• Offered by School of Music
  • ANU College ANU College of Arts and Social Sciences
  • Course subject Music
  • Areas of interest Cultural Studies, Music, Creative Arts, Arts, Politics
  • Academic career PGRD
  • Mode of delivery Blended
  • Offered in Second Semester 2015
    See Future Offerings

The impact of Western popular music transcends its origins in composition, recorded artefact and concert performance. Popular music and politics are inextricably linked. In just a few decades, popular music has [re]defined [sub]cultures, influenced politics & policy and empowered minority groups. Drawing upon extensive examples and contemporary scholarship, this course explores how and why contemporary popular music is one of the most widespread, meaningful, and influential cultural phenomena in the world today. Avoiding a chronological or historical approach, this course examines the political significance of popular music through a variety of cultural and contextual lens, including music aesthetics, textual analysis, race, gender and sexuality. Cultural-theoretical backdrops include a consideration of sound recording technology, ethnomusicology, feminism and 'queer theory'. Case study examples taken from broad genre spectra will illuminate the social impact of popular music and its relationship[s] to particular cultural themes such as identity, censorship and violence.

Learning Outcomes

Upon successful completion, students will have the knowledge and skills to:

Upon Successful completion of this course, students will be able to:

  1. Describe the interrelationship[s] between popular music, culture and politics from several theoretical perspectives applying appropriate research methology;
  2. Evaluate the role, significance and influence of popular music across cultural, sociological and political contexts;
  3. Speculate on the potential influence of popular music on the culture[s] and politics of the future;
  4. Critically analyse popular music using appropriate tools and descriptors specific to the discipline;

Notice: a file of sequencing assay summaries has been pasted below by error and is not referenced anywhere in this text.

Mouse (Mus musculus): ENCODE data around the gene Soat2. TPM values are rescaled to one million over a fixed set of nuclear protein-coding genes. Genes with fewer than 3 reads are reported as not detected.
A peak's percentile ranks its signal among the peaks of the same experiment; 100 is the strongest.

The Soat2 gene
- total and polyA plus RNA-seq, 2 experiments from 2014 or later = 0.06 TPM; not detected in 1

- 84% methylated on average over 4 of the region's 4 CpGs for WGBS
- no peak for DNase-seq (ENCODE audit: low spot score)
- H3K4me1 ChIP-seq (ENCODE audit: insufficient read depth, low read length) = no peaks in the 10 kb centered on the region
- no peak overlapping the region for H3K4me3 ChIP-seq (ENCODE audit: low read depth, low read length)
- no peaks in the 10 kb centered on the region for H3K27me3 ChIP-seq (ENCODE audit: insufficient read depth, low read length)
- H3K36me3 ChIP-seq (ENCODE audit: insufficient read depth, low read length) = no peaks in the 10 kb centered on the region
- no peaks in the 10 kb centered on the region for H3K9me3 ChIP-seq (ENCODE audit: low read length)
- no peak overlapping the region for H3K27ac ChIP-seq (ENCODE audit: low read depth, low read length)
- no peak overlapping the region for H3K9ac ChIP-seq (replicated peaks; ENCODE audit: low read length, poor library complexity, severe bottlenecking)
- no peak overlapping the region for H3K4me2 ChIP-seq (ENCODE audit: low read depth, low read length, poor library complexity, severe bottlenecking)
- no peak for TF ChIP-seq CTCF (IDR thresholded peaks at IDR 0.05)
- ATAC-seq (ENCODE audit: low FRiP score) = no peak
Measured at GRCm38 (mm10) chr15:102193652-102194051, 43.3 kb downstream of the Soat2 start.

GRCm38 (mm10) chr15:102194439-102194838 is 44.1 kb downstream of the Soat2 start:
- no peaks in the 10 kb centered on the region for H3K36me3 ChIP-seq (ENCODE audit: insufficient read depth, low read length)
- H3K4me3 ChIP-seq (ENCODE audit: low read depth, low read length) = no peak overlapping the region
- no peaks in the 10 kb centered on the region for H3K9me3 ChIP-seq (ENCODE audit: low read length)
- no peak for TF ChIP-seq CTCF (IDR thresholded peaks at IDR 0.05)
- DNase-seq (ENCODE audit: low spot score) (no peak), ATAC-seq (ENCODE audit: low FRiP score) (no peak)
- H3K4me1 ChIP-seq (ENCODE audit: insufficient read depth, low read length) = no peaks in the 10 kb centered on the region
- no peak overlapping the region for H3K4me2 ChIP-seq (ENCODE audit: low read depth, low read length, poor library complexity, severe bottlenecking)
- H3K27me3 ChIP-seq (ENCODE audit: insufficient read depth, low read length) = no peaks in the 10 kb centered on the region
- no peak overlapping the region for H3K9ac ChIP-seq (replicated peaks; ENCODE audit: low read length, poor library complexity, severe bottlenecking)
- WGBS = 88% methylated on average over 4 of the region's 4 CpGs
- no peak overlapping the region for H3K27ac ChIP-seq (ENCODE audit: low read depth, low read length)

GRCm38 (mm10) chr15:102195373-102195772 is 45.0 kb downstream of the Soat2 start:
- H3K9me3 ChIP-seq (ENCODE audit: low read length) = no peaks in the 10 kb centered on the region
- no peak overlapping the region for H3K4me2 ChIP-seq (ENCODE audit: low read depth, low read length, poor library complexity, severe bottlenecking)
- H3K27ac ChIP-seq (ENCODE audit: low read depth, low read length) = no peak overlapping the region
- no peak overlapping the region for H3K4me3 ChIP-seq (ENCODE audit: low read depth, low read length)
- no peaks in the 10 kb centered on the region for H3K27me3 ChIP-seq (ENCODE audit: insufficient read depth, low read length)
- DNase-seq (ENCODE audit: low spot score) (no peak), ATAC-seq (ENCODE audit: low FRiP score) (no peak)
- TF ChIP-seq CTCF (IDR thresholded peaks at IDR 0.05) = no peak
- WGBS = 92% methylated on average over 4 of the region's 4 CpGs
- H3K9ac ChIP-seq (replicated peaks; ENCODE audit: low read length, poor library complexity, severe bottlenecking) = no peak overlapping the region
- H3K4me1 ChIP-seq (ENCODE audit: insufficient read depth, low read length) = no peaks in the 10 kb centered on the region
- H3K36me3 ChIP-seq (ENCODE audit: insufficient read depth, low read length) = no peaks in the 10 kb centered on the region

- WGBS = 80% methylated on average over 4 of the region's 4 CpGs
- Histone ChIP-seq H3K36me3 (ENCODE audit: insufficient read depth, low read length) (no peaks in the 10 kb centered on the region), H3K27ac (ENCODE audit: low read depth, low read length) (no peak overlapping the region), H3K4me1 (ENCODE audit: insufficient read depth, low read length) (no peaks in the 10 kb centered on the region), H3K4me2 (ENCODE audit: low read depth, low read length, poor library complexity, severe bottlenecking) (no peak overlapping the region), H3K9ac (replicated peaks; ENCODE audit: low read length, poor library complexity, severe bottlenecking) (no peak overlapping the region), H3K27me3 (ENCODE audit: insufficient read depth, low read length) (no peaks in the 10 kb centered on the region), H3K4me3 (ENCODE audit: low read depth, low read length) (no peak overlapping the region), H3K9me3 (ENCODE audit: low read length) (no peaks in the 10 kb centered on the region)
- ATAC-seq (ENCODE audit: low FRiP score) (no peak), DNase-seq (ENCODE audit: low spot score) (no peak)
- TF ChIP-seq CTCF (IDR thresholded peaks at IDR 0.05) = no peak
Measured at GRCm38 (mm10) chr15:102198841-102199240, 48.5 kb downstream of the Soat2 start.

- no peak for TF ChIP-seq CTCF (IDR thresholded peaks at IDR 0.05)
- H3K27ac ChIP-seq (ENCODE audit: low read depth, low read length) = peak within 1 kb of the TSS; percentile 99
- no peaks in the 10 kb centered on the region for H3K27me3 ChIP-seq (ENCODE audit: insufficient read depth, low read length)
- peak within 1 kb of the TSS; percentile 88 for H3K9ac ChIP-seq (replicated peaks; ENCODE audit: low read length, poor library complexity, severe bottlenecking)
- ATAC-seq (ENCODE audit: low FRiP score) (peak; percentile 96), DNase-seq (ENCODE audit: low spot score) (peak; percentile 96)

5. Demonstrate a high level of research, written and oral communication skills on the culture and politics of popular music

Indicative Assessment

Critical analysis of an allocated album/ text, 3500 [50%] [Learning Outcomes 1, 4, 5]

Individual research paper (2000-words) and paper presentation (20 minutes) on a chosen popular music theme [50%] [Learning Outcomes 2, 3, 5]

The ANU uses Turnitin to enhance student citation and referencing techniques, and to assess assignment submissions as a component of the University's approach to managing Academic Integrity. While the use of Turnitin is not mandatory, the ANU highly recommends Turnitin is used by both teaching staff and students. For additional information regarding Turnitin please visit the ANU Online website.


A mixture of lectures, tutorials, seminars and workshops equivalent to three hours per week for 13 weeks, plus a further seven hours of independent study per teaching week over the semester (total 130 hours).

Requisite and Incompatibility

You are not able to enrol in this course if you have previously completed MUSI2216 or MUSI3316.

Prescribed Texts

Bennett, A. (2001) Cultures of Popular Music. Open University Press.

Middleton, R. (1990) Studying Popular Music. Open University Press.

Moore, A. (2012) Song Means: Analysing and Interpreting Recorded Popular Song. Ashgate.

Negus, K. (1996) Popular Music in Theory - An Introduction. Polity Press.


Tuition fees are for the academic year indicated at the top of the page.  

If you are a domestic graduate coursework or international student you will be required to pay tuition fees. Tuition fees are indexed annually. Further information for domestic and international students about tuition and other fees can be found at Fees.

Student Contribution Band:
Unit value:
6 units

If you are an undergraduate student and have been offered a Commonwealth supported place, your fees are set by the Australian Government for each course. At ANU 1 EFTSL is 48 units (normally 8 x 6-unit courses). You can find your student contribution amount for each course at Fees.  Where there is a unit range displayed for this course, not all unit options below may be available.

6.00 0.12500
Domestic fee paying students
Year Fee
2015 $2604
International fee paying students
Year Fee
2015 $4146
Note: Please note that fee information is for current year only.

Offerings, Dates and Class Summary Links

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The list of offerings for future years is indicative only.
Class summaries, if available, can be accessed by clicking on the View link for the relevant class number.

Second Semester

Class number Class start date Last day to enrol Census date Class end date Mode Of Delivery Class Summary
3600 20 Jul 2015 07 Aug 2015 31 Aug 2015 30 Oct 2015 In Person N/A

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